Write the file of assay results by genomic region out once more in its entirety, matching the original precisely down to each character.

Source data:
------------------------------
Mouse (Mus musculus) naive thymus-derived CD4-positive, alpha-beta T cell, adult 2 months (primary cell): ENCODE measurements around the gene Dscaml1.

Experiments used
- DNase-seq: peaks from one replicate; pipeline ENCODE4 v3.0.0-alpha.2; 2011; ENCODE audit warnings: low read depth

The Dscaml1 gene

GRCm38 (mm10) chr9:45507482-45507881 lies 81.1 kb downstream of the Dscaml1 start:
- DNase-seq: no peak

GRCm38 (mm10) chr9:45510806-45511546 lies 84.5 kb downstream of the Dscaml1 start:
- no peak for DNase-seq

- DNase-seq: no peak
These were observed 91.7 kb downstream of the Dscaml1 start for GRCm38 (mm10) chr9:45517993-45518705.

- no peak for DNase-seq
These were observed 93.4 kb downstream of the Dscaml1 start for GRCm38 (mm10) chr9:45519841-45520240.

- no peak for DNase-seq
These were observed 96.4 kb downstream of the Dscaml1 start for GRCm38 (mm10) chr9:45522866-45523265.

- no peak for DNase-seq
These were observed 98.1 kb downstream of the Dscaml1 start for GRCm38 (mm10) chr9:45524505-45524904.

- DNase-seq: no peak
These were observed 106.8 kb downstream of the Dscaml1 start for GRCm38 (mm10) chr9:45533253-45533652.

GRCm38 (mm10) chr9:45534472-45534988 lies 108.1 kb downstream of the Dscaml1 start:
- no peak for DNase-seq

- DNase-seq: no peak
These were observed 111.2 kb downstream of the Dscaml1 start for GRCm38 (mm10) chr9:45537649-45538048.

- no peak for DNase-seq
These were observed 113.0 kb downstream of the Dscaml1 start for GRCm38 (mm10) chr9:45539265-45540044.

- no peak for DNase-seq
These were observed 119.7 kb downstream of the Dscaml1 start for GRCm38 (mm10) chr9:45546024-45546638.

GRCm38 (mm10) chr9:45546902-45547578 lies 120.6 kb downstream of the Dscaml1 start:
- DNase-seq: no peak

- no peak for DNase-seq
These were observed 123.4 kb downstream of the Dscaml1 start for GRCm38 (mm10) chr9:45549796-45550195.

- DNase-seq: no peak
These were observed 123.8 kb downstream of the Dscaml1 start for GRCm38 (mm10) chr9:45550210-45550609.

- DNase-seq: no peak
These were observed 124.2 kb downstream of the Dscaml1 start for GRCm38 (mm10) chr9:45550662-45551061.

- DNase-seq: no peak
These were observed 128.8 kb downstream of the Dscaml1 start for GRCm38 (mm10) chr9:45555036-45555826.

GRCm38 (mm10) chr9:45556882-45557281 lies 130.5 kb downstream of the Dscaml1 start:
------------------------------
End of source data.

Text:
Mouse (Mus musculus) naive thymus-derived CD4-positive, alpha-beta T cell, adult 2 months (primary cell): ENCODE measurements around the gene Dscaml1.

Experiments used
- DNase-seq: peaks from one replicate; pipeline ENCODE4 v3.0.0-alpha.2; 2011; ENCODE audit warnings: low read depth

The Dscaml1 gene

GRCm38 (mm10) chr9:45507482-45507881 lies 81.1 kb downstream of the Dscaml1 start:
- DNase-seq: no peak

GRCm38 (mm10) chr9:45510806-45511546 lies 84.5 kb downstream of the Dscaml1 start:
- no peak for DNase-seq

- DNase-seq: no peak
These were observed 91.7 kb downstream of the Dscaml1 start for GRCm38 (mm10) chr9:45517993-45518705.

- no peak for DNase-seq
These were observed 93.4 kb downstream of the Dscaml1 start for GRCm38 (mm10) chr9:45519841-45520240.

- no peak for DNase-seq
These were observed 96.4 kb downstream of the Dscaml1 start for GRCm38 (mm10) chr9:45522866-45523265.

- no peak for DNase-seq
These were observed 98.1 kb downstream of the Dscaml1 start for GRCm38 (mm10) chr9:45524505-45524904.

- DNase-seq: no peak
These were observed 106.8 kb downstream of the Dscaml1 start for GRCm38 (mm10) chr9:45533253-45533652.

GRCm38 (mm10) chr9:45534472-45534988 lies 108.1 kb downstream of the Dscaml1 start:
- no peak for DNase-seq

- DNase-seq: no peak
These were observed 111.2 kb downstream of the Dscaml1 start for GRCm38 (mm10) chr9:45537649-45538048.

- no peak for DNase-seq
These were observed 113.0 kb downstream of the Dscaml1 start for GRCm38 (mm10) chr9:45539265-45540044.

- no peak for DNase-seq
These were observed 119.7 kb downstream of the Dscaml1 start for GRCm38 (mm10) chr9:45546024-45546638.

GRCm38 (mm10) chr9:45546902-45547578 lies 120.6 kb downstream of the Dscaml1 start:
- DNase-seq: no peak

- no peak for DNase-seq
These were observed 123.4 kb downstream of the Dscaml1 start for GRCm38 (mm10) chr9:45549796-45550195.

- DNase-seq: no peak
These were observed 123.8 kb downstream of the Dscaml1 start for GRCm38 (mm10) chr9:45550210-45550609.

- DNase-seq: no peak
These were observed 124.2 kb downstream of the Dscaml1 start for GRCm38 (mm10) chr9:45550662-45551061.

- DNase-seq: no peak
These were observed 128.8 kb downstream of the Dscaml1 start for GRCm38 (mm10) chr9:45555036-45555826.

GRCm38 (mm10) chr9:45556882-45557281 lies 130.5 kb downstream of the Dscaml1 start: